Friday, October 06, 2006

The Keys Work

The Black Keys, Carling Academy, Birmingham, Saturday September 30 2006.
Kate Finch, The Black Horse, Aston University Campus, Birmingham, Saturday September 30 2006.

Dead Kenny and some friends converge from various parts of the country on the second city for the night. The rollcall features Raimundo; Keef and playboy millionaire (ret'd) Roy. A few quick pints in Scruffy's are first consumed before heading to the Academy to catch The Black Keys in action. Despite a muted critical response to their third album 'Magic Potion', the Keys' have not only had their show upgraded to the main academy but have now sold this larger venue out (although the balcony and attendant bars are cordoned off). This is largely due to a growing reputation for the band as a live proposition, seemingly much deserved on this showing as they make a fearsome noise for a duo comprising a singing guitarist and a drummer.

Their take on raw, primal blues is a retro schtick given a contemporary lick, and for sheer pulverising power and nihilistic energy they can draw favourable comparisons to their more commercially successful peers The White Stripes. In some ways though, the main Academy is perhaps too big to capture the sweaty atmosphere you'd want from this type of group, and they're careful not to overstay their welcome with a set barely an hour long (including encores). Indeed, diversity isn't their strongest suit and it's the songs from second album 'Rubber Factory' that still resound the greatest - 'Til I Get My Way' in particular providing a single-minded and swaggering climax.

Because of a 10pm curfew (in fact, the show finished 9.15) we have the time to (eventually) find our way on to the Black Horse on Aston University campus to get our first experience of the Kate Finch solo acoustic performance in the flesh. Kate has a few technical gripes to get through but captures and holds the attention with some strident vocals and aggressive guitar playing to a small but absorbed crowd (that includes Phill and the Prykemeister), your correspondent being particularly taken with the live rendition of 'Beauty' (a version of which is available on her myspace page). If you put a jagged blade to Dead Kenny's throat (not that he's inviting, you understand), he'd have to concede he still feels StrangeTime give Kate more opportunity for expression and catharsis than the acoustic format allows, but this summer's solo excursions will do no harm at all for her confidence and stagecraft.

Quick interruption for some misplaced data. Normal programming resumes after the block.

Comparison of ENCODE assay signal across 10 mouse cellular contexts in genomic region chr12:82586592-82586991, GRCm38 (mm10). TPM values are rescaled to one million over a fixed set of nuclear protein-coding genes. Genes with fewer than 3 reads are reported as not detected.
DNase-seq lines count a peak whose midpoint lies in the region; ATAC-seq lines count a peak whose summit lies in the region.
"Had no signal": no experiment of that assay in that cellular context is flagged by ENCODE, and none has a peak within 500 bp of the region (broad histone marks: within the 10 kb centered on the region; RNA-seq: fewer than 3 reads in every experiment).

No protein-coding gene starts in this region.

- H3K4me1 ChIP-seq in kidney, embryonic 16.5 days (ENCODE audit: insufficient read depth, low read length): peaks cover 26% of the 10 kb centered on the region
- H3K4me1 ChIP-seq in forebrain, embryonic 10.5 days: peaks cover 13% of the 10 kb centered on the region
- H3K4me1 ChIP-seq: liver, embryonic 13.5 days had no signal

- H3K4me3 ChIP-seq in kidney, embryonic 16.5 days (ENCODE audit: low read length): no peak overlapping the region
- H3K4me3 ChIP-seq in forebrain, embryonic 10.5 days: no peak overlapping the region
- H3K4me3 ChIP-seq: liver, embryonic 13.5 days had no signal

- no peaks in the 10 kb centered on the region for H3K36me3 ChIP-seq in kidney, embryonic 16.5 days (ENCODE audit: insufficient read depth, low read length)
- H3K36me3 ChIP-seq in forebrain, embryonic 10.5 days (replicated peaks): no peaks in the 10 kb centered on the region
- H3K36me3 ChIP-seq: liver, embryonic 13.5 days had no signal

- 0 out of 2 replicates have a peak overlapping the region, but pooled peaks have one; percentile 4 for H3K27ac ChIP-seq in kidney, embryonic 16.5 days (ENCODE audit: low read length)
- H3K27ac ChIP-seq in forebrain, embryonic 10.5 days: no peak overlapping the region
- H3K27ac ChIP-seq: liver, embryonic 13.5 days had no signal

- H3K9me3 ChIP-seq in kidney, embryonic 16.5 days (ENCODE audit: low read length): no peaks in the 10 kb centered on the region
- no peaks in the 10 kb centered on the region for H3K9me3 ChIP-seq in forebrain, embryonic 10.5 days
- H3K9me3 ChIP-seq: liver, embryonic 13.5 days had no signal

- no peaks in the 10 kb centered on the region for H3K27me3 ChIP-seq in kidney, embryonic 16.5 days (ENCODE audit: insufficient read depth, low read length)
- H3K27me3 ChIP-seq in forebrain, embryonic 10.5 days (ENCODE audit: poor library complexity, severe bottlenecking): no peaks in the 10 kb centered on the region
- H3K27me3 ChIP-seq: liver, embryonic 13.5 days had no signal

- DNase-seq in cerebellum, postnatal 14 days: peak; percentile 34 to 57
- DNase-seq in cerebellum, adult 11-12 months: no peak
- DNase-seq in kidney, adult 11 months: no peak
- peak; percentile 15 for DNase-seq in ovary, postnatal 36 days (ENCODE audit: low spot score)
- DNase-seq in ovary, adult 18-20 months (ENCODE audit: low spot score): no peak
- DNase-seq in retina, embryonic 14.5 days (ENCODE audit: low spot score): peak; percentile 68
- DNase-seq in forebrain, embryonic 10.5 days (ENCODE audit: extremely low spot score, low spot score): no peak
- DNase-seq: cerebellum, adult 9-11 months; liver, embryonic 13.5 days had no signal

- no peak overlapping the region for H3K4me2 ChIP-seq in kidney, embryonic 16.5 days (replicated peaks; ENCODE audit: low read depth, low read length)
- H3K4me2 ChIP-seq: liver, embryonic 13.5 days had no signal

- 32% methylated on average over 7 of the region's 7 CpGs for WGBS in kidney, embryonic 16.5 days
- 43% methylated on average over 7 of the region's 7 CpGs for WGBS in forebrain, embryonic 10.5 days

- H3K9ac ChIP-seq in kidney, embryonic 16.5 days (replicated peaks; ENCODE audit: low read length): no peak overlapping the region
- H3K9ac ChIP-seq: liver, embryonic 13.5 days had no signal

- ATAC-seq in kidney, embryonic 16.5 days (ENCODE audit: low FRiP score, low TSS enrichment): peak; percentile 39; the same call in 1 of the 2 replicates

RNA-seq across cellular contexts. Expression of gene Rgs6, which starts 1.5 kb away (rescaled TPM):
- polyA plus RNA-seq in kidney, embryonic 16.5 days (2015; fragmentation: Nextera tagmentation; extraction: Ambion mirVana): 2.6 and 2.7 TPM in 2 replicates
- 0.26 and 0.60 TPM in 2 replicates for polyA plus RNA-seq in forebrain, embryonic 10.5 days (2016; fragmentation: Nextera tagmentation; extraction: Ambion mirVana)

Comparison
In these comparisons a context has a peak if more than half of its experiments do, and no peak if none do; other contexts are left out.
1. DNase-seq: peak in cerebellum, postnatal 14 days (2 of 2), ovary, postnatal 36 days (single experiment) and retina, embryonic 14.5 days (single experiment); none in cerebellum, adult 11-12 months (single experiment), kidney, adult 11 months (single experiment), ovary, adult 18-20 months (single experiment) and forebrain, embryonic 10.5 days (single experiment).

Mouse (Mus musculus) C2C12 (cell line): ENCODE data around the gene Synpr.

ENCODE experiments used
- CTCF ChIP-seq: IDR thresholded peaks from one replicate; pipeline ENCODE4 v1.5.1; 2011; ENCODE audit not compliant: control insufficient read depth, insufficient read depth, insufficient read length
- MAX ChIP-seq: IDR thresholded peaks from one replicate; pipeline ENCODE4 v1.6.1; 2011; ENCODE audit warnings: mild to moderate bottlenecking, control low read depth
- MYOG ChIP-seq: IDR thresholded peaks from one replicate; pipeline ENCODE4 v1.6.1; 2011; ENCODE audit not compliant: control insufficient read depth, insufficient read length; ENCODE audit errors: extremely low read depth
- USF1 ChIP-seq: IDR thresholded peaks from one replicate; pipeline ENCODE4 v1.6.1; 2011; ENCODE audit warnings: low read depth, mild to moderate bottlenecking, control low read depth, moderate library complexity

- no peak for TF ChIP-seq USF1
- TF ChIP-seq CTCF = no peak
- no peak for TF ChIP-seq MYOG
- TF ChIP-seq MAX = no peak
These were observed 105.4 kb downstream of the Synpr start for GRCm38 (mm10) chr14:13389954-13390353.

Phill then provides some local knowledge for us to navigate ourselves a shortcut in the direction of the Barfly club night, at which point your correspondent chooses to draw a veil over events lest confessions are heard regarding punching the air and singing along to poodle-permed cock rock calamity 'Livin' On A Prayer'. By Jovi, they don't make 'em like that these days, and that's progress in Dead Kenny's Parallax View.


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